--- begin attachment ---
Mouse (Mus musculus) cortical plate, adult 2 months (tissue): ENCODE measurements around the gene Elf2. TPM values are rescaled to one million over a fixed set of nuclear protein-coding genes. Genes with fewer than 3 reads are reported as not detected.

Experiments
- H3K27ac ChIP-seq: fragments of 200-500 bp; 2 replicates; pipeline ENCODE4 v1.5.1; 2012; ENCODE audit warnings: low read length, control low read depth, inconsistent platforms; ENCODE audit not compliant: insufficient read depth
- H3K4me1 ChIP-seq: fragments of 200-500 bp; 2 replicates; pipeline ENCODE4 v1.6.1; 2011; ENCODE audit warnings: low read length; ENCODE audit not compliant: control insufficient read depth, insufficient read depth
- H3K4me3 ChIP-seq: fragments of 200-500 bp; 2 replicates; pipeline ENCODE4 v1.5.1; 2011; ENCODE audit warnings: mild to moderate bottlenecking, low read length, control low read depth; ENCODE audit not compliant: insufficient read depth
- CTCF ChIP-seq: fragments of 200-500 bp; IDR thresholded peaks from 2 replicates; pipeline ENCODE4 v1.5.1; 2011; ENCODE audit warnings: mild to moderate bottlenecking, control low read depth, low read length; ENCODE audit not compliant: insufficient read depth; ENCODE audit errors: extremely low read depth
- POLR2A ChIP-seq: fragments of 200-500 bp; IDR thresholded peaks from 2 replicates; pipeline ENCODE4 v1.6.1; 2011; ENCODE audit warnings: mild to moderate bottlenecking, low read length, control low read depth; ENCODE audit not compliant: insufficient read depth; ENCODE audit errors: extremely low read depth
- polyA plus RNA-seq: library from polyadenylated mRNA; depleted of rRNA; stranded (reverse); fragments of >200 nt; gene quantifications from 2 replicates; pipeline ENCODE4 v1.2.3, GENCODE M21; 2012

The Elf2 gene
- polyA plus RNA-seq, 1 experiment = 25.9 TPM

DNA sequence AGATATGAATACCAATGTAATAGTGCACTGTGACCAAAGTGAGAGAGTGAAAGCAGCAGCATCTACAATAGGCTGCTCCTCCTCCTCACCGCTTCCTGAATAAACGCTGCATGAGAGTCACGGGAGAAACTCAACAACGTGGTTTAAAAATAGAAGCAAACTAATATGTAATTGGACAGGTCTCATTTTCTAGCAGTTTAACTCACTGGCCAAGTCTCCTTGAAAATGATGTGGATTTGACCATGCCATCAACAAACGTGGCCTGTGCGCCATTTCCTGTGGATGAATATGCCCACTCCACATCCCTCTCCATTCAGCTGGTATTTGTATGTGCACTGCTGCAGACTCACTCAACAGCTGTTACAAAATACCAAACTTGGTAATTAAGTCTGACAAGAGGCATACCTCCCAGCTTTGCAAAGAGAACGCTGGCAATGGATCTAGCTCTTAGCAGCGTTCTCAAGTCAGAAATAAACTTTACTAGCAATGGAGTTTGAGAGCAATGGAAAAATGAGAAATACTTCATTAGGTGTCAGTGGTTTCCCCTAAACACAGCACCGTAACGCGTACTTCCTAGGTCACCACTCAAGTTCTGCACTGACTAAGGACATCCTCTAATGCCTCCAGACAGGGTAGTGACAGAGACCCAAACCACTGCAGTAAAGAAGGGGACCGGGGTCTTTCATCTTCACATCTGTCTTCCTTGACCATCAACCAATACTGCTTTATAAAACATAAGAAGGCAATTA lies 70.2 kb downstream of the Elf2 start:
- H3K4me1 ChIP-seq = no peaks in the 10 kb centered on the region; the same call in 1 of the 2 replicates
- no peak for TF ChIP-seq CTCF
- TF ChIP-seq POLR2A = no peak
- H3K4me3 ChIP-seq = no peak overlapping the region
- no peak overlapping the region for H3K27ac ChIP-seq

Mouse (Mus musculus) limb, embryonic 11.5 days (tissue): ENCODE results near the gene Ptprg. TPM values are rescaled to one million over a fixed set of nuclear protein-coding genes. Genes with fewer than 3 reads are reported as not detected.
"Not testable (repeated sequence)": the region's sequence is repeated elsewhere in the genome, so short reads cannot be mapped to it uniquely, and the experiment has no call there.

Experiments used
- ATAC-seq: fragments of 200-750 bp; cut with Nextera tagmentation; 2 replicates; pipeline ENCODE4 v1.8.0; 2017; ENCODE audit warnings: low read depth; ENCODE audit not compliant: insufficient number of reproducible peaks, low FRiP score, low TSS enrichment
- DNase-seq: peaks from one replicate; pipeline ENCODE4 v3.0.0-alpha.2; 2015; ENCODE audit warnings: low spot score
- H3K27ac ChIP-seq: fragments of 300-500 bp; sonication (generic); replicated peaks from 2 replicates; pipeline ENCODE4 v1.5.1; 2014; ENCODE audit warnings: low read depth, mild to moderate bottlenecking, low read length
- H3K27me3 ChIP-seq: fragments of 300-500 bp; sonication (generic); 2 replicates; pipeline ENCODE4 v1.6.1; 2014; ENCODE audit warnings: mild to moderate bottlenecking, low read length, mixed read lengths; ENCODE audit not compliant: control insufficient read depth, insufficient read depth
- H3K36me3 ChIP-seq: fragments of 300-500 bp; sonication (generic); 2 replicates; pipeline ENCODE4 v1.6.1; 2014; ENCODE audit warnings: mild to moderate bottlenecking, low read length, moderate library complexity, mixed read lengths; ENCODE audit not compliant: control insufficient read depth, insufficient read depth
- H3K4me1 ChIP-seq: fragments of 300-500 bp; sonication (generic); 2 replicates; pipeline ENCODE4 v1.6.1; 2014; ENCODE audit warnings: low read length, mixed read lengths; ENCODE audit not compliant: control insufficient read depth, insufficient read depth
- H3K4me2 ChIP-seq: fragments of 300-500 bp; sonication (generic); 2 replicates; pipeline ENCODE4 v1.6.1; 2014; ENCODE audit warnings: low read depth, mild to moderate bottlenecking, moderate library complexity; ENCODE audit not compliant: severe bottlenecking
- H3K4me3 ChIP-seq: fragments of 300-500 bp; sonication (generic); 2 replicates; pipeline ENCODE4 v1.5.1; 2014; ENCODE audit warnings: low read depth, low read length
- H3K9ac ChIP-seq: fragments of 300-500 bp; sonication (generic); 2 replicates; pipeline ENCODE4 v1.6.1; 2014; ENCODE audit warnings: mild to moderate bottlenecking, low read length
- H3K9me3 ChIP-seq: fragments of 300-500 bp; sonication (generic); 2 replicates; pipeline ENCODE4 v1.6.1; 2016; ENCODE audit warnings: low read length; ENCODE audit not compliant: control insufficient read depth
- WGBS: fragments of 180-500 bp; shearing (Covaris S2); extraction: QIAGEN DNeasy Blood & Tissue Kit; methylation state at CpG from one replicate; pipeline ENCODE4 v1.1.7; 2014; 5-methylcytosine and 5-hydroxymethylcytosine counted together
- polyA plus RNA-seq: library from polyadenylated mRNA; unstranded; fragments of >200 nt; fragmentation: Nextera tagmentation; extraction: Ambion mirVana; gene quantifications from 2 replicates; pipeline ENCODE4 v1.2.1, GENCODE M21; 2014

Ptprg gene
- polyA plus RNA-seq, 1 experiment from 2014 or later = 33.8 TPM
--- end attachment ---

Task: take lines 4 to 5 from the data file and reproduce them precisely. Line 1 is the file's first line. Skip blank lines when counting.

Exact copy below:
- H3K4me1 ChIP-seq: fragments of 200-500 bp; 2 replicates; pipeline ENCODE4 v1.6.1; 2011; ENCODE audit warnings: low read length; ENCODE audit not compliant: control insufficient read depth, insufficient read depth
- H3K4me3 ChIP-seq: fragments of 200-500 bp; 2 replicates; pipeline ENCODE4 v1.5.1; 2011; ENCODE audit warnings: mild to moderate bottlenecking, low read length, control low read depth; ENCODE audit not compliant: insufficient read depth